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Title: Field study of moisture damage in walls insulated without a vapor barrier. Final report for the Oregon Department of Energy

Abstract

Considerable uncertainty has existed over whether or not wall insulation installed without a vapor barrier causes an increased risk of moisture damage (wood decay) within walls. This report describes the results of one of the first major studies in the country aimed at finding out if such a moisture problem really exists. The exterior walls of a total of 96 homes in Portland, Oregon were opened, of which 70 had retrofitted insulation and 26 were uninsulated and were a control group. The types of insulation included urea-formaldehyde foam (44), mineral wool (16), and cellulose (10). In each opened wall cavity the moisture content of wood was measured and insulation and wood samples were taken for laboratory analysis of moisture content and for the determination of the presence of absence of decay fungi. Foam shrinkage was also measured. To evaluate the possible influence of the relative air tightness of the homes, fan depressurization tests were run using a door blower unit. The field and laboratory test results indicating the lack of a moisture damage problem in existing homes with wood siding in climates similar to that of western Oregon are described along with results of a statistical analysis of the data.more » Related problems of interest to homeowners and insulation installers are noted. The standard operating procedures used throughout the study are discussed, including the home selection process, quantitative and qualitative techniques used to identify wall locations with the highest moisture content, wall opening and data/sample collection methodology, laboratory analysis of samples, data processing and analysis, and applicability of the results. Recommendations for furutre tests are made. Finally, the potential and desirability for future retrofitting of wall insulation is explored.« less

Authors:
Publication Date:
Research Org.:
Seton, Johnson, and Odell, Inc., Portland, OR (USA)
OSTI Identifier:
5376436
Report Number(s):
ORNL/Sub-78/97726/1
DOE Contract Number:  
W-7405-ENG-26
Resource Type:
Technical Report
Country of Publication:
United States
Language:
English
Subject:
32 ENERGY CONSERVATION, CONSUMPTION, AND UTILIZATION; THERMAL INSULATION; INSTALLATION; PERFORMANCE TESTING; WALLS; DAMAGE; BUILDINGS; CELLULOSE; MINERAL WOOL; MOISTURE; PLASTIC FOAMS; CARBOHYDRATES; COLLOIDS; DISPERSIONS; FOAMS; ORGANIC COMPOUNDS; ORGANIC POLYMERS; POLYMERS; POLYSACCHARIDES; SACCHARIDES; TESTING; 320100* - Energy Conservation, Consumption, & Utilization- Buildings

Citation Formats

Tsongas, G. A. Field study of moisture damage in walls insulated without a vapor barrier. Final report for the Oregon Department of Energy. United States: N. p., 1980. Web. doi:10.2172/5376436.
Tsongas, G. A. Field study of moisture damage in walls insulated without a vapor barrier. Final report for the Oregon Department of Energy. United States. doi:10.2172/5376436.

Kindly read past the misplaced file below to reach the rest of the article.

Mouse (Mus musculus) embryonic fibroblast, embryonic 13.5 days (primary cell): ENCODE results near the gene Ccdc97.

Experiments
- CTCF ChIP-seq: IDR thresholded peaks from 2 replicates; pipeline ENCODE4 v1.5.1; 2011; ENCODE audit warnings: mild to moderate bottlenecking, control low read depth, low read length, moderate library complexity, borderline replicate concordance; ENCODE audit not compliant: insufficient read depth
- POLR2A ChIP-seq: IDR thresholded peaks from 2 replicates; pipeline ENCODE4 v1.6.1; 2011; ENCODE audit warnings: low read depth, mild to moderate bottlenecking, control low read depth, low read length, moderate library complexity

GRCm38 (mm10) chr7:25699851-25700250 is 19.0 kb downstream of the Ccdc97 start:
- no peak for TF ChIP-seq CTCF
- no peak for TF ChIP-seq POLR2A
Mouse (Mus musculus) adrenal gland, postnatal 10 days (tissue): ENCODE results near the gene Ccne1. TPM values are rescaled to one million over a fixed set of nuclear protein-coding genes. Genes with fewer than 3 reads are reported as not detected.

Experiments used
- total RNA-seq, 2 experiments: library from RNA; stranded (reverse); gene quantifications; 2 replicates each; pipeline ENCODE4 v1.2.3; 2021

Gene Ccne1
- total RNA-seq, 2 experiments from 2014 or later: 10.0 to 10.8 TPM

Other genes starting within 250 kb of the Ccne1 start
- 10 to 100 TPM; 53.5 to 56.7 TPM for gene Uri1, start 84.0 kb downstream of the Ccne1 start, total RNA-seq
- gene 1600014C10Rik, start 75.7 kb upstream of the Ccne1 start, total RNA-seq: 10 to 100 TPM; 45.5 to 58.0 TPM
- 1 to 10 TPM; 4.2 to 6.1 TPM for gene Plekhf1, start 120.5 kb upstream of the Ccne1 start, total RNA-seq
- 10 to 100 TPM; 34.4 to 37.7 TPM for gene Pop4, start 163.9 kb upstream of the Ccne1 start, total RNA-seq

Tsongas, G. A. Thu . "Field study of moisture damage in walls insulated without a vapor barrier. Final report for the Oregon Department of Energy". United States. doi:10.2172/5376436. https://www.osti.gov/servlets/purl/5376436.
@article{osti_5376436,
title = {Field study of moisture damage in walls insulated without a vapor barrier. Final report for the Oregon Department of Energy},
author = {Tsongas, G. A.},
abstractNote = {Considerable uncertainty has existed over whether or not wall insulation installed without a vapor barrier causes an increased risk of moisture damage (wood decay) within walls. This report describes the results of one of the first major studies in the country aimed at finding out if such a moisture problem really exists. The exterior walls of a total of 96 homes in Portland, Oregon were opened, of which 70 had retrofitted insulation and 26 were uninsulated and were a control group. The types of insulation included urea-formaldehyde foam (44), mineral wool (16), and cellulose (10). In each opened wall cavity the moisture content of wood was measured and insulation and wood samples were taken for laboratory analysis of moisture content and for the determination of the presence of absence of decay fungi. Foam shrinkage was also measured. To evaluate the possible influence of the relative air tightness of the homes, fan depressurization tests were run using a door blower unit. The field and laboratory test results indicating the lack of a moisture damage problem in existing homes with wood siding in climates similar to that of western Oregon are described along with results of a statistical analysis of the data. Related problems of interest to homeowners and insulation installers are noted. The standard operating procedures used throughout the study are discussed, including the home selection process, quantitative and qualitative techniques used to identify wall locations with the highest moisture content, wall opening and data/sample collection methodology, laboratory analysis of samples, data processing and analysis, and applicability of the results. Recommendations for furutre tests are made. Finally, the potential and desirability for future retrofitting of wall insulation is explored.},
doi = {10.2172/5376436},
journal = {},
number = ,
volume = ,
place = {United States},
year = {1980},
month = {5}
}